California Town Weighs Cost of Flood Protection After Hurricane Katrina, California engineers reviewed their state's levees to reevaluate flood dangers. In one rapidly growing development in the Central Valley, protection means flood insurance and other costs are going to rise.
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California Town Weighs Cost of Flood Protection

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California Town Weighs Cost of Flood Protection

California Town Weighs Cost of Flood Protection

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Stephen Flynn was talking about the area south of Sacramento. To the north of that city there are also vast tracts of housing developments on agricultural land surrounded by rivers and protected by levees, and many of the homeowners who bought there in recent years are discovering their homes may not be as safe as they thought.

From member station KQED, Tamara Keith reports.

TAMARA KEITH: A few decades ago, the neighborhood of Natomas was all rice fields surrounded by massive rivers. Now it's urban, with 80,000 residents, chain restaurants and subdivisions for miles. And the Federal Emergency Management Agency is now in the process of reclassifying the neighborhood as a Special Flood Hazard Area.

Standing on a levee overlooking a sea of rooftops, John Hess with the Army Corps of Engineers says new studies have found the levees here are more vulnerable than originally thought.

Mr. JOHN HESS (Army Corps of Engineers): It's a deep basin, meaning flood waters — should they get into the Natomas area — could be up to 25 feet deep on the southern end. If there were a breach of a levee, there's going to be a lot of water going into this area.

(Soundbite of skateboards on pavement)

KEITH: Kids in helmets show off turns and jumps at a skateboard park in the middle of a Natomas subdivision. A couple of blocks away, Alex Dewey and his family live in a house with a giant American flag out front.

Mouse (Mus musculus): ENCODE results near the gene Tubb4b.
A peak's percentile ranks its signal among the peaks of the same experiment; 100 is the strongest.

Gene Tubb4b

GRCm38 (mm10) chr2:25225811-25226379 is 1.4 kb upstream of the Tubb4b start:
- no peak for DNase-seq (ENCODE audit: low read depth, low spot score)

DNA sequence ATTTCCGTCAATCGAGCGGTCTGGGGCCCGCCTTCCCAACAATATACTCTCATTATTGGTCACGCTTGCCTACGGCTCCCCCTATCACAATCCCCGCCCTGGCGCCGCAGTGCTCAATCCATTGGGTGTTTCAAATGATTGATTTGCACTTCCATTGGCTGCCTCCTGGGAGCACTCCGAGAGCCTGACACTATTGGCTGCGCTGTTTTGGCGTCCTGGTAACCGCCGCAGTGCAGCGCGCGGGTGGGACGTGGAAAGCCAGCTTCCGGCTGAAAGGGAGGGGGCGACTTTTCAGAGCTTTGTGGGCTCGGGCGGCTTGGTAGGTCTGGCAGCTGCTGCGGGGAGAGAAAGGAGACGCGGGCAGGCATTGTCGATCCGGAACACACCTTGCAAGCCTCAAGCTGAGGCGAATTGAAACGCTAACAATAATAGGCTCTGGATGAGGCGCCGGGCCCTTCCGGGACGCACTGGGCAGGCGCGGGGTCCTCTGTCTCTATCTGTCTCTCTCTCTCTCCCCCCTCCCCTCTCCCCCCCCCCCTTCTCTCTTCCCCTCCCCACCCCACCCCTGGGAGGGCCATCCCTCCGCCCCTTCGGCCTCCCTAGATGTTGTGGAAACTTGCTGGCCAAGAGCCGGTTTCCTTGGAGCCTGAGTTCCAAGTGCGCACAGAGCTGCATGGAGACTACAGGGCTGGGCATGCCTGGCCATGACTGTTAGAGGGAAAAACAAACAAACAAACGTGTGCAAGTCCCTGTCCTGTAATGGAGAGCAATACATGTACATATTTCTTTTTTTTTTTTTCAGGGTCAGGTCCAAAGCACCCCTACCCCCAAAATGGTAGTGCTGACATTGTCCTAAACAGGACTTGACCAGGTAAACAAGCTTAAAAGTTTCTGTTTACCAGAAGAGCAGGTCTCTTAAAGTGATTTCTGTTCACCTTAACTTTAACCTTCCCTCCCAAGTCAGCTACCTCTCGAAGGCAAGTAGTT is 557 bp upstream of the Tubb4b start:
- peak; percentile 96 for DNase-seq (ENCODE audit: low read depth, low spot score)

Mr. ALEX DEWEY: Right now at this point, I don't trust the city of Sacramento. I don't trust them at all.

KEITH: Dewey, who is hearing impaired, says he can't understand why the city would allow so many homes to be built in an area at risk of flooding. And he says he didn't learn about the risk until six months ago, when news spread that the Army Corps was pulling its certification of the levees.

Mr. DEWEY: Oh, by the way guys, you're in the flood zone, welcome. I'm like, whoa, wait a minute. I went back to my escrow papers and it said, you're not in the flood zone. It said in the fine print, so small it said, FEMA can change the zoning.

KEITH: Dewey just recently bought flood insurance. But before Hurricane Katrina put the spotlight on flood risk, just 10 percent of homes in his neighborhood were covered by flood insurance. Now it's 25 percent.

Ron Stork, an advocate with Friends of the River, says a whole lot of people are making a mistake.

Mr. RON STORK (Advocate, Friends of the River): They actually are in God's flood plane, if not the FEMA flood plane.

KEITH: Stork says many of the worst floods in California and in the country have happened in areas shown on FEMA maps to be outside of the flood plane.

Mr. STORK: We define a flood plane as if whether or not you're in a FEMA flood plane or not, not whether or not you're in a real flood plane. And until we begin to map flood-prone areas more realistically, people will always be able to say, well, I'm not in a flood plane, don't bother me.

KEITH: FEMA officials say the reclassification of Natomas makes it likely that every resident with a federally backed mortgage will have to get flood insurance at a cost of $300 a year or more.

(Soundbite of advertisement)

Unidentified Woman: Convenience and accessibility make north Natomas a great place to live.

KEITH: Developers are now passing out this slick DVD to make sure no future residents can say they didn't know what they were getting into.

Unidentified Woman: But this desirable lifestyle could be at risk if the force of Mother Nature overcomes our manmade protections.

KEITH: Levee improvements were made in the 1990s that cost $100 million. But Sacramento City Councilman Ray Trethaway says the bar has moved and the reinforcements now needed will cost four times that much.

Mr. RAY TRETHAWAY (Councilman, Sacramento City): We're at risk, but by every measurement the levees are stronger than they've ever been since 1911, since they were built. On the other hand, we need to make them stronger over the next three to five years.

KEITH: The local flood control agency will soon ask property owners to help fund the levee improvements. For residents, it's another expensive consequence of moving to Natomas.

For NPR News, I'm Tamara Keith in Sacramento.

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